There has been discussion of the relative success or failure of US Information Operations in the Af-Pak region recently. Your correspondent sat with a senior Information Operations expert at the Indian Ministry of Defense, who explained the concept and the way ahead for the US.
“The first recorded use of Information Warfare that I can recall is from the Mahabharata (Hindu religious epic). Ashwatthama, the son of the commander of the Kaurava army Dronacharya was said by Yudhishthira to have been killed, when instead it was an elephant of the same name that died. Upon hearing this, Drona laid down his weapons and was killed by Dhrishtadhyuna, the son of his mortal enemy.
Information warfare requires credible information, a credible source and a clear medium. The information was that of Ashwatthama’s death, which was possible and credible and while, in itself, was not such a great blow, led to the killing of Dronacharya, the army commander. The source was Yudhishthira, renowned for his truthfulness and adherence to righteousness,” he explains.
“Fast-forward to Mao. His methods of Information Warfare came to be known as Propaganda. Now to make it more palatable and subtle the concept was renamed Psychological Operations (PsyOps) and then Perception Management,” he rattles off the terms. Smiling, he says, “Now we call the exercise ‘Shaping the Information Environment’ or simply Information Operations. Information Operations is a larger concept of which Information Warfare is a subset.”
Elaborating further, he warms up, “Information Operations depend upon several factors. The geographical reference, defined population/audience, religion, socio-economic and political aspects and taboos. These factors are understood by population terrain mapping, which is really an analysis of a people and their environment. So what becomes important for conducting an Information Operation are circles of influence on a population, which could include mediums of transmission of information, family, society, religion, leadership and village elders. This list is not exhaustive.”
“Next, one also has to figure out the kinds of media available to oneself to transmit one’s message. It could range from a leaflet to a mobile phone. The purpose of the operation has to be subtle information dominance, even though this sort of perception management can take a generation to bear fruit,” he warns.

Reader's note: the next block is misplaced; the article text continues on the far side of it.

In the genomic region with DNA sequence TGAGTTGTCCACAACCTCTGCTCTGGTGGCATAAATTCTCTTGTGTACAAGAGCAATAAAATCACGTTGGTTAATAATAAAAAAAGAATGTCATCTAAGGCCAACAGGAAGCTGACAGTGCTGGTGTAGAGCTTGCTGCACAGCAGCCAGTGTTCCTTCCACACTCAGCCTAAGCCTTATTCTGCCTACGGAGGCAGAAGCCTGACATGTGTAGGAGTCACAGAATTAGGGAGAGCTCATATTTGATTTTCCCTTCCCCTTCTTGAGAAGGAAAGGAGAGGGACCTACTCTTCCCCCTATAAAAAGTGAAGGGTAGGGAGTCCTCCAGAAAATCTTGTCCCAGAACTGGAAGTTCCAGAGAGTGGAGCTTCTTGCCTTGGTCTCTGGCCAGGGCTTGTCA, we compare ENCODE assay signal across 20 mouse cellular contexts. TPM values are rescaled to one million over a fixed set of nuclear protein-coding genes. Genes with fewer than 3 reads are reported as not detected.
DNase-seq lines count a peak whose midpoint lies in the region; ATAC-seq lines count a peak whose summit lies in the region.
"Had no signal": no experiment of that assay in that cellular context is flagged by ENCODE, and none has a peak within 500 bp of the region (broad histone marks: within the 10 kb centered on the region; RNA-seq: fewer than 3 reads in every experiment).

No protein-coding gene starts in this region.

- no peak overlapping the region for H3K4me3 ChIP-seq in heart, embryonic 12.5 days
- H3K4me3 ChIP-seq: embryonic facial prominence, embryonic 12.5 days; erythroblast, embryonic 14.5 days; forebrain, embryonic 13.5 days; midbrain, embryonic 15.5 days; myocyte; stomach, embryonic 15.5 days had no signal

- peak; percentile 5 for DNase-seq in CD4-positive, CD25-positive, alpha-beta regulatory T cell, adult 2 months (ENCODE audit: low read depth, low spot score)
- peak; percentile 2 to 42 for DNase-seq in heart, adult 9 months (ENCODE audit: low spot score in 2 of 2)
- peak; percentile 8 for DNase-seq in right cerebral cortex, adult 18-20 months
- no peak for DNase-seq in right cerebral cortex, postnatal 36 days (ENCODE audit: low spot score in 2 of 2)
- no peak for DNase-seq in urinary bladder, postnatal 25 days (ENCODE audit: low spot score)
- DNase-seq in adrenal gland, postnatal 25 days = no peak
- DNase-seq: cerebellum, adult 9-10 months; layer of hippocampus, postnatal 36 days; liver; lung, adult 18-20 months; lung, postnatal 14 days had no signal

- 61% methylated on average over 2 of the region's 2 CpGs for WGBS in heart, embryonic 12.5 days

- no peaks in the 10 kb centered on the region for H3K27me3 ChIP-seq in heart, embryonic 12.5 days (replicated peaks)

He prescribes the message, “To do this effectively, one has to play on themes that are relevant to a population. There has to be message customization to meet local aspirations. The idea has to be to achieve a shift in attitudes from inimical to neutral to favorable. When the last is achieved, that’s when one can establish a partnership for progress in meeting aspirations.”
“And what would those aspirations be in Af-Pak? Safety, security and a better future for families and children. Those are the obvious basic things that everyone wants.”
The brasshat then looks at the US approach, opining, “The US has so far relied more on kinetic means of victory. Guns, bullets, drones, bombs and airstrikes – that sort of thing. They have to move towards softer means of success. They have not managed to convince the population of their sincerity and their interest in stabilizing the region and creating an environment where the population’s future is secure. Their dominance has to come from sincere measures for protecting the people. Otherwise, even though the Taliban may be on the run, they still evoke fear in people, which means they still dominate the population. Their message to the population is ‘If you collaborate with the US, we’ll come back and get you when they leave’.”
“And that is the challenge here,” he goes on, “The Taliban have a natural advantage, in that, many of them come from the local population, speak the language, know their ways and know how to exploit these factors. The whipping of a girl is captured on a mobile phone and the video, when circulated creates terror. That is how they dominate the mainstream. By force.”
The senior officer explains the counter for this, saying, “The US has to transmit an effective message that they are here to stay till the local population can defend itself. These messages need to be tailored very carefully for maximum impact, understanding and acceptance.”
“Look at us. We have the right to claim the best operational conduct in the world, both in terms of Counter Insurgency Operations (COIN Ops) as well as in terms of Information Operations. Nobody can deny that the people of Jammu and Kashmir know that we are here to stay. This message goes down especially well also because we have not been indiscriminate in the conduct of COIN Ops in Jammu and Kashmir. And it has taken us decades, but at least now it can be safely said that the majority of the population is neutral towards us. Now it is actually time to convince them and those across the border too of our strengths.”